No More Custody and Visitation In Illinois Divorce Matters With Senate Bill 57

Illinois – There’s a lot of chatter in the Illinois family law bar. If you’re about to divorce or file for parentage, then be prepared for everything you’ve ever heard about custody to change. More amendments to the Illinois Marriage and Dissolution of Marriage Act are coming on January 1, 2016, and literally “custody” itself is being removed from mention. You read that correctly: Illinois is doing away with “custody” and “visitation.”

Senate Bill 57, which goes into effect on January 1, 2016, makes significant changes to family law in Illinois. Among the biggest changes to the Illinois Marriage and Dissolution of Marriage Act (IMDMA) are the changes to child custody determinations.

The End of “Child Custody”

Prior to Senate Bill 57, the IMDMA allowed for custody to be allocated either solely or jointly. When a parent received sole custody, the other parent was entitled to child visitation, or set time to spend with his or her children. In addition, the law distinguished between legal custody, which gives the parent the right to make decisions regarding the child, and physical custody, which refers to where the child lives. In order to make a custody determination, courts took into account the best interests of the child by considering relevant factors. Moreover, the statute required the court to consider a variety of factors when determining the best interests of the child.

Allocation of Parental Responsibility

According to Senate Bill 57, rather than making custody determinations, the court will be making determinations regarding parental responsibility. The law defines parental responsibility as including two factors: decision-making responsibilities and parenting time. The concept of “decision-making responsibilities” replaces the concept of legal custody and allocates the right to make decisions in four different areas to the parents. A parent may be entitled to make decisions in all four areas of the child’s life, or the court may determine that each parent is responsible for different areas. The statute requires parental responsibility to be allocated regarding decisions about the child’s education, health, religion, and extra curricular activities.

Determination of decision-making responsibilities is to be based on the best interests of the child and the court is required to consider relevant factors, including those outlined by the statute. The court is required to consider:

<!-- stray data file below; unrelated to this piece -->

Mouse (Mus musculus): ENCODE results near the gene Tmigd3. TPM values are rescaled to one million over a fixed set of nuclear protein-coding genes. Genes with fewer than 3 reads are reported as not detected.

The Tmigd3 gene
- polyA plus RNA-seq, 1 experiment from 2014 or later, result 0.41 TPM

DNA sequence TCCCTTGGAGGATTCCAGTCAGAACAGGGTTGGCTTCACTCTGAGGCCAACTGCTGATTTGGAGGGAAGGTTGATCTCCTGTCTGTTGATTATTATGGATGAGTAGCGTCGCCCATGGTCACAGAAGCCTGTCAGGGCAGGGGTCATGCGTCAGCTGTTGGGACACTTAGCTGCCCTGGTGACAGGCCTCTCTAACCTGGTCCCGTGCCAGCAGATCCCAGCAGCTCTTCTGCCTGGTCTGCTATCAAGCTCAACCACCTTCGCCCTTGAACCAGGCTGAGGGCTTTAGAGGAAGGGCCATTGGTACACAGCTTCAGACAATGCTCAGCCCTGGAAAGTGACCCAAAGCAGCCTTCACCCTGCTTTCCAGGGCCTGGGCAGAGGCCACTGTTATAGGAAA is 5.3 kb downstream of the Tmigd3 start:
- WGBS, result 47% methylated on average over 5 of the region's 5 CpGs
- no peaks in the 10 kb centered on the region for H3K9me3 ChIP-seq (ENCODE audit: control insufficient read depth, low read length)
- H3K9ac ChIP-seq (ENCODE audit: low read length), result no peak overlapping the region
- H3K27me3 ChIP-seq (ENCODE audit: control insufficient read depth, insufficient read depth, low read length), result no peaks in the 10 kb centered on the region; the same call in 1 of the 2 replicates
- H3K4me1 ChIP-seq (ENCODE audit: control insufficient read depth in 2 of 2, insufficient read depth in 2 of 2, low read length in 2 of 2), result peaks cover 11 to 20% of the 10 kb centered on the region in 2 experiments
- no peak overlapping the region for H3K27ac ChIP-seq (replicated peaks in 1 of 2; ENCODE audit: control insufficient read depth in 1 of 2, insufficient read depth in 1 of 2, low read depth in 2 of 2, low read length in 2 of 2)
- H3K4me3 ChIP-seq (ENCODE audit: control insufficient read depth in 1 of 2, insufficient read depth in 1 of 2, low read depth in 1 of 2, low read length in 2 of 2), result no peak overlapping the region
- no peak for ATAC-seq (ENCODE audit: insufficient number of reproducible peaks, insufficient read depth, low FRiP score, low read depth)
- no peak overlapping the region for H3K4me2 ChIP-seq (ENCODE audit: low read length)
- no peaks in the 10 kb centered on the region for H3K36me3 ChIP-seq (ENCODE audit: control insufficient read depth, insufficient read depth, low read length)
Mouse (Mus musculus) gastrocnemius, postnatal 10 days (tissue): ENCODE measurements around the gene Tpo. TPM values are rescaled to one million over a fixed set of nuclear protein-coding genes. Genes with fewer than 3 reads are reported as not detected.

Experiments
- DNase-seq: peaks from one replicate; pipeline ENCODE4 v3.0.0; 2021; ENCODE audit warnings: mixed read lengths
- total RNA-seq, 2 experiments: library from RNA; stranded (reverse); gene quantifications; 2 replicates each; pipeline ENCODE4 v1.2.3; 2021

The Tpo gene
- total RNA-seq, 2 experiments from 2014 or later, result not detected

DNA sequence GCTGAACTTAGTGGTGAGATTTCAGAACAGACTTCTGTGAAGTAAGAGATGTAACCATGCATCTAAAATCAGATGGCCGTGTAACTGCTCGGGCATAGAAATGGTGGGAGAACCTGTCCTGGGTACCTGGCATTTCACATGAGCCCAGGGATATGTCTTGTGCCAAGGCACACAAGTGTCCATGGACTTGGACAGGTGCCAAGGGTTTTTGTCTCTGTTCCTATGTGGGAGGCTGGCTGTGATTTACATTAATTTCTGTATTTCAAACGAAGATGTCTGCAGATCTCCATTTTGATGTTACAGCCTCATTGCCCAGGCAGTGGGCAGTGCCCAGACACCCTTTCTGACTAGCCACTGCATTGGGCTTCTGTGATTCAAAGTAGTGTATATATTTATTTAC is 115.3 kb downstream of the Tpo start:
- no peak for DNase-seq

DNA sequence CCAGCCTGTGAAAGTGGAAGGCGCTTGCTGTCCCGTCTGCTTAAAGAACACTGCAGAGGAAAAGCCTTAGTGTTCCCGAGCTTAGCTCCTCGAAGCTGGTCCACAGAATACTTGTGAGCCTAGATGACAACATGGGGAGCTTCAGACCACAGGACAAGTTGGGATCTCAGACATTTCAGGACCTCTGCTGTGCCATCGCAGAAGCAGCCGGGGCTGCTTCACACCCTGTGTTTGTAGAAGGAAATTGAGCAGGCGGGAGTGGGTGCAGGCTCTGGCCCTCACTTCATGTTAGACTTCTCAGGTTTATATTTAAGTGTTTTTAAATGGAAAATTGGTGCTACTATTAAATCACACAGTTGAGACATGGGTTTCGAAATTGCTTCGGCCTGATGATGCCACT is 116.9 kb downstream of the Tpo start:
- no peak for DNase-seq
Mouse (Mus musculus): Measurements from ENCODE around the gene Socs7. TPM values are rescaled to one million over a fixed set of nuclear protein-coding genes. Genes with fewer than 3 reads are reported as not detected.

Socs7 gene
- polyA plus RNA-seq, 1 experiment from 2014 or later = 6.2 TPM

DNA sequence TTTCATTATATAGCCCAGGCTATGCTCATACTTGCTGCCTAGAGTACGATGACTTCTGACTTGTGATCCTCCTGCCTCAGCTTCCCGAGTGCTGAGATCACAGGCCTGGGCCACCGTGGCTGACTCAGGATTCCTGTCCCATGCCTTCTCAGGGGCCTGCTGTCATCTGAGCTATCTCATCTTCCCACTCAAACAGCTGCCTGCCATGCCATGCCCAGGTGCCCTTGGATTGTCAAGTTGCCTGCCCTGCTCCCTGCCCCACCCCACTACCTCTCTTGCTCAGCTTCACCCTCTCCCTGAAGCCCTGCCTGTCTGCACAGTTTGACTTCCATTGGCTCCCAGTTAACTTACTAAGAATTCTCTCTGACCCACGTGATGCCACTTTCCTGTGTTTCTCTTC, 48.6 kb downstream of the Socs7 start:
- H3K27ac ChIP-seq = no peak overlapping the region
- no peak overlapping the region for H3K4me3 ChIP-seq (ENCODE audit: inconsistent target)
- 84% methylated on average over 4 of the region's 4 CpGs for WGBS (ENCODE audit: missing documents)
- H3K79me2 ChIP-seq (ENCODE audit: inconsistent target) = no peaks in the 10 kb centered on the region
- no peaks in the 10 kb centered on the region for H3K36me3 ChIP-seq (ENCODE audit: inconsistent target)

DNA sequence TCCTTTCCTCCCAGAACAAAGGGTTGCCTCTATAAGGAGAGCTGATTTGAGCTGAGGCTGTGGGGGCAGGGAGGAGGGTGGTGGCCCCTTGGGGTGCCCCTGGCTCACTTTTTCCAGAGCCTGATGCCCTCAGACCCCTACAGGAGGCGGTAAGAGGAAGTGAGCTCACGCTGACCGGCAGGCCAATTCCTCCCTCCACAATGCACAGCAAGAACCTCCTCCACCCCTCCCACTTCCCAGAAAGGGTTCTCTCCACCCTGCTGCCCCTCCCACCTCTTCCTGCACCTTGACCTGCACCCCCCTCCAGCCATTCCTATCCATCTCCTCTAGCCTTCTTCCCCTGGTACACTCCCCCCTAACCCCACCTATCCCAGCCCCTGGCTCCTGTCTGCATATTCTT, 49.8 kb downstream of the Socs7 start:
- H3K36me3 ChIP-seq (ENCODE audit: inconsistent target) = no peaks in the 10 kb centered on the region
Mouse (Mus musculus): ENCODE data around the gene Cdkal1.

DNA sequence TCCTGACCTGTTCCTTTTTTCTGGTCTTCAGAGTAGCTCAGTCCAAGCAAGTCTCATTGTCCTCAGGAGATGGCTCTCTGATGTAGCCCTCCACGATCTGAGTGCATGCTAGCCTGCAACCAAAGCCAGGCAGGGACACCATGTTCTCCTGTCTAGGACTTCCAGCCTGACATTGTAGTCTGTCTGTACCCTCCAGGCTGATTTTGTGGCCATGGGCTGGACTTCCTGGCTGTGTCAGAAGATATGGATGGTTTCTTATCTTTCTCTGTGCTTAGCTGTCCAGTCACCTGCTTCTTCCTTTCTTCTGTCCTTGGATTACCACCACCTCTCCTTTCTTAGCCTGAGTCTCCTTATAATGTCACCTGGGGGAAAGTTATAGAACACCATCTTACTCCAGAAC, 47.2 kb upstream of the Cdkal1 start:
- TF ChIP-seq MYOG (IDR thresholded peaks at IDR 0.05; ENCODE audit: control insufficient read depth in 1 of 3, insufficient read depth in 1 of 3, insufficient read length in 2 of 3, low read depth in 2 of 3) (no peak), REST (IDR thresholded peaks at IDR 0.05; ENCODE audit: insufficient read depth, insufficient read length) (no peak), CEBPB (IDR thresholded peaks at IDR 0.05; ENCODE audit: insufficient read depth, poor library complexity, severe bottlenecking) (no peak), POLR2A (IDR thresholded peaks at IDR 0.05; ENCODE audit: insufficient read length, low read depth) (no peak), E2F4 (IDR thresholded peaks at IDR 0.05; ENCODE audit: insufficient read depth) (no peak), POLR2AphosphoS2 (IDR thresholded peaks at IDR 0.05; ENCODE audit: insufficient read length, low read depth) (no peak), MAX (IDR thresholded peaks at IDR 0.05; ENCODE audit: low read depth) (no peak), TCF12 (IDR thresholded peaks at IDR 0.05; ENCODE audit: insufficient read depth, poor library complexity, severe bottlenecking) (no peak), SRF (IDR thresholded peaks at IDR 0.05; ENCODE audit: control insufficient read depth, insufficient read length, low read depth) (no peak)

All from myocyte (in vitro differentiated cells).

• The wishes of the child;
  • The child’s adjustment to his or her home, school and community;
  • The mental and physical health of all individuals involved;
  • The ability of the parents to cooperate;
  • Any prior agreement or conduct between the parents with regard to decision-making;
  • The parents’ wishes;
  • The child’s needs;
  • The distance between the parents’ homes;
  • The ability of each parent to support the child’s continued close relationship with the other parent;
  • Physical violence against the child;
  • Abuse in the home;
  • Whether or not one parent is a sex offender; and
  • Any other relevant factor.

Similarly, the concept of parenting time replaces the concept of physical custody or visitation. In order to make a determination with regard to parenting time, the court is tasked with considering the child’s best interests; however, the list of factors for the court to consider is slightly different. In addition to the factors used when allocating decision-making responsibility, the court must consider:

  • The amount of time each parent has spent taking care of the child during the previous two years;
  • The interaction and relationship of the child with his or her parents or siblings or any other person who may affect the child’s best interests; and
  • Whether a restriction on parenting time is appropriate.

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